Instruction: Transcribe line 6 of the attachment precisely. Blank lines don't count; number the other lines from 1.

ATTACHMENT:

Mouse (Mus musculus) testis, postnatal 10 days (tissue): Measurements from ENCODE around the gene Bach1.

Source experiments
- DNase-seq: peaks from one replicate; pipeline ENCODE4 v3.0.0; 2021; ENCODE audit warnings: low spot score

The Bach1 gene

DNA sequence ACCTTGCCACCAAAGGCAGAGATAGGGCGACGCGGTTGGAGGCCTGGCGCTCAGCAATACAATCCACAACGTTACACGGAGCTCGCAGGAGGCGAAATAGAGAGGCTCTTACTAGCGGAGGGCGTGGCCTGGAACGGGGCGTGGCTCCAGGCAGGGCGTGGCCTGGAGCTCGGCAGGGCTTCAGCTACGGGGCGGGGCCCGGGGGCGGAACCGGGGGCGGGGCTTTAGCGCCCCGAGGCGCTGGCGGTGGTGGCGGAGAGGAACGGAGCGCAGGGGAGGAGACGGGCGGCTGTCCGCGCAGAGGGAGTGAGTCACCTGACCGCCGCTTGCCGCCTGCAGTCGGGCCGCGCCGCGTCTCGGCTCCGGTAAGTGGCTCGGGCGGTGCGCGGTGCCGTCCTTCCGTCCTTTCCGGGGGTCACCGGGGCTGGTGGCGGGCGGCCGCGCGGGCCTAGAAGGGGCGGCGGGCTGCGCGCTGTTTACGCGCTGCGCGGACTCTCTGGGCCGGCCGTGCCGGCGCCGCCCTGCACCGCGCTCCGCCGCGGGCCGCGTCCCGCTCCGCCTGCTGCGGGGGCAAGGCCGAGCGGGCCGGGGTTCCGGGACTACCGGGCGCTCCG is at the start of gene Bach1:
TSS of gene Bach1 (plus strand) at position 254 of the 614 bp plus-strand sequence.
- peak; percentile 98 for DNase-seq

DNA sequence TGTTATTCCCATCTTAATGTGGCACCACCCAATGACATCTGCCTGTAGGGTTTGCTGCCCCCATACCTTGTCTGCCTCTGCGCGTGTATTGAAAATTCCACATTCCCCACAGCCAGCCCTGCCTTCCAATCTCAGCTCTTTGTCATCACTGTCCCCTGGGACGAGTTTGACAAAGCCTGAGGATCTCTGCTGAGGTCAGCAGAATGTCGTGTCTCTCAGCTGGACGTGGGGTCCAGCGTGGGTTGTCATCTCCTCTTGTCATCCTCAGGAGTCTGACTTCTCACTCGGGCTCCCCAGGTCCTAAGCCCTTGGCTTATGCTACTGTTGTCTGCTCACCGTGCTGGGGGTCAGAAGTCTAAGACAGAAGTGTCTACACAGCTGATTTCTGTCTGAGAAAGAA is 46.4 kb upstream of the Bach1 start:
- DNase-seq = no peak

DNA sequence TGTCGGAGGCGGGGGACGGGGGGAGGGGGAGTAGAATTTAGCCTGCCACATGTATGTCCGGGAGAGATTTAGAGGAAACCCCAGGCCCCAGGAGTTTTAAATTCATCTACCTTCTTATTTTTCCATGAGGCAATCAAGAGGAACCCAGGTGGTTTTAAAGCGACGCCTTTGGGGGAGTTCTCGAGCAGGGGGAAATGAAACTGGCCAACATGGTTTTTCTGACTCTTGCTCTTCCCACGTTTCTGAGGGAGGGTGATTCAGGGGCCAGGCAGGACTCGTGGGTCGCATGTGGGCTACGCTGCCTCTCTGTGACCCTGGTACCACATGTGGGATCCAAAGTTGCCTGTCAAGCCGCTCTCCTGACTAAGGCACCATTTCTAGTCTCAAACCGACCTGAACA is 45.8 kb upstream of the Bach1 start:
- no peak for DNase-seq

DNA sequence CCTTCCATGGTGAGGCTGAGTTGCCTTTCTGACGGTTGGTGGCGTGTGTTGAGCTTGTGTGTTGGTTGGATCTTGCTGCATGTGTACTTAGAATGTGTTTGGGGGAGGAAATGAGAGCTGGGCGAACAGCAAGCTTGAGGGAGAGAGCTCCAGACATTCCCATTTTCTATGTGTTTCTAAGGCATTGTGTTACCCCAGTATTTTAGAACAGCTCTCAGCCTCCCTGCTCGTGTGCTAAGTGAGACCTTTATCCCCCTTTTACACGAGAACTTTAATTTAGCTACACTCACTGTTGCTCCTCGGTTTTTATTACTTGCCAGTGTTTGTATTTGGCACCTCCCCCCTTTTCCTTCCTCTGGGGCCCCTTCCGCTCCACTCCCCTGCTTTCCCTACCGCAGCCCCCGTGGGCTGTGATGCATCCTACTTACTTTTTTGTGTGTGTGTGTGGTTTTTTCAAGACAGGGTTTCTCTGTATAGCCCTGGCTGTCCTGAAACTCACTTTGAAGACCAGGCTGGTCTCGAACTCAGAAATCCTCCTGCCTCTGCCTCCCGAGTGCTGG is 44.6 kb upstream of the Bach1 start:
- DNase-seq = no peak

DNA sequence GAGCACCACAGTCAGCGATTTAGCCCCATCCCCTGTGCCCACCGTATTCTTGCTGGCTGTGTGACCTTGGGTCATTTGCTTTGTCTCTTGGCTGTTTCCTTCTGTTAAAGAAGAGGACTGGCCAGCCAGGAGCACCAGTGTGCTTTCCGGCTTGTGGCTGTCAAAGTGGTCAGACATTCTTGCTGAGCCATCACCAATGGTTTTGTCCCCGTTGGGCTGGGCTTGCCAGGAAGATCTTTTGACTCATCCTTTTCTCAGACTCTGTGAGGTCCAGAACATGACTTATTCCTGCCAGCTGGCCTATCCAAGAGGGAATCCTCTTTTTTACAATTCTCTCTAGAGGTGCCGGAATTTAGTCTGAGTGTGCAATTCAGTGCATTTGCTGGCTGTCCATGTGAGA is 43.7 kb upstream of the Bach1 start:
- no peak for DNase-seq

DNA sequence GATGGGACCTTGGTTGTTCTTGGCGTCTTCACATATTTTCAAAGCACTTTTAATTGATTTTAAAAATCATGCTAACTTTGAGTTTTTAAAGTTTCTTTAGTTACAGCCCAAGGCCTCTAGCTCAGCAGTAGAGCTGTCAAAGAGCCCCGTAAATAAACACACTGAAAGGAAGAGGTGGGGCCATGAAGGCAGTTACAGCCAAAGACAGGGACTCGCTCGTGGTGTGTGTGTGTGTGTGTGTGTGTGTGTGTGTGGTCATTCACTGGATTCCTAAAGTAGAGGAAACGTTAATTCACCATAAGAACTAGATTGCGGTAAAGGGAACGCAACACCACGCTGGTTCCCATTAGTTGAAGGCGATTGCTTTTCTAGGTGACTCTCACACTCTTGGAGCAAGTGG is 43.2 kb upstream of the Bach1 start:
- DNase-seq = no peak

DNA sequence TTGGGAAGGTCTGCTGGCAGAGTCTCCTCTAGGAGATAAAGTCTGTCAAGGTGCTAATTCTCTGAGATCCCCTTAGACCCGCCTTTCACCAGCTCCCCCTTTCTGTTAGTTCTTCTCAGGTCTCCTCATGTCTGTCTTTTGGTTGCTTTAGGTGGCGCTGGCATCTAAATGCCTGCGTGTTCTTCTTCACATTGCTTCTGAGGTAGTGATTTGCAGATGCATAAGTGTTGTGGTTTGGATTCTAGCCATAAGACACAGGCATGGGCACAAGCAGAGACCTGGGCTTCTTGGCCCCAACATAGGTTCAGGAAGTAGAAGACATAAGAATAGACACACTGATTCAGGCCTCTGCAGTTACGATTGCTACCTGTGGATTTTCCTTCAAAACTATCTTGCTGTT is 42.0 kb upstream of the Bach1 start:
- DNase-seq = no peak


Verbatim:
TSS of gene Bach1 (plus strand) at position 254 of the 614 bp plus-strand sequence.